While staff at the LPS alternative school operated more relationally with students, the process of integrating restorative justice into the school system continues to be challenging. These challenges are often structural because restorative justice techniques remain relatively new to school administrations. Cornelius believes it is still essential that LPS continue to increase staff's exposure to conflict engagement practices and ideals.

Throughout her graduate school career in the conflict resolution program, Tiffany experienced previous conflict resolution internships at the Children Museum and the Victim Offender Reconciliation Program of Denver (VORP) as well as shadowing in the Denver Public School system doing restorative justice practices. Tiffany connected to the LPS alternative schools through a teacher at Arapahoe High School where she had volunteered to help as a mediator for a mock mediation. She saw the LPS alternative schools as a perfect opportunity to build her experience applying her skills in conflict resolution to an area she is passionate about.

Cornelius pointed out that it is alright if a student does not know exactly what he or she wants to do when beginning their internship search. She states, "Even if it is not what you want to pursue in the long run, you can learn about yourself". For Cornelius, her previous experiences working alongside other people and taking on new internship responsibilities had been an integral part of discerning what she actually enjoyed and wanted for this current internship experience.

Emphasizing the importance of pairing conflict resolution, which is a general field, with an issue, or population that already makes you passionate, Cornelius says, "I knew I wanted to work with youth and or education. I networked, talked to my professors, and made connections with people already working in occupations that combined conflict resolution with education." It was through this continual process of networking and exploring opportunities that Tiffany was able to find an internship with LPS alternative schools and begin actively engaging in a field that really interests her.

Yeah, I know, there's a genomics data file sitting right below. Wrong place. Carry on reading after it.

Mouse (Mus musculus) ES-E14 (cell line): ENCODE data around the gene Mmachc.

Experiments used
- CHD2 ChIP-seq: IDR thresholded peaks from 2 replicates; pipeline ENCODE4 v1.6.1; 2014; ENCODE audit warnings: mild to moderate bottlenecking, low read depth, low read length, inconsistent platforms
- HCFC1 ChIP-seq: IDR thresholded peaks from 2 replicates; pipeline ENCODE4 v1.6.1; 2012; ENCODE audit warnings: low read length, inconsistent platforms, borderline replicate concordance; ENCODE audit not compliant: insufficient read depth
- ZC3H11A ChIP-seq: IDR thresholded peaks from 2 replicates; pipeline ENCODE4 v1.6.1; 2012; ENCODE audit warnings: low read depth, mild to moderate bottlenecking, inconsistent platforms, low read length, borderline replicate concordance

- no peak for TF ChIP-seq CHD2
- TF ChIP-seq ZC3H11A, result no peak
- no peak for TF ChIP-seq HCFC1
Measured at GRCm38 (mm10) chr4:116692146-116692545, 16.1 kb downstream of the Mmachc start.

Cornelius explains, "because conflict resolution is an emerging field, internships often still need to be searched for in combination with other fields or areas of interest". "It is absolutely vital to think outside the box and consider how you can market yourself to new fields," she stated. While the internship and employment searches are daunting, she encourages that "it is rewarding if you are creative, persistent, and bold in finding (and even proposing) internships that join your passions with conflict resolution." Cornelius confesses, "I was interested in a field in which no one else in my cohort was interested. But I continued to network and seek out what I knew mattered to me."

When asked about the most important part of an internship, Tiffany responded, "Being willing to grow and learn from an internship, whether it is a good or bad experience, is the most important part for me." Tiffany continues, "I learned that persistence in pursuing your passions actually pays off, even if it takes a while."

Tiffany Cornelius can be contacted at cornelius.t.e@gmail.com.

--Jennifer Hankel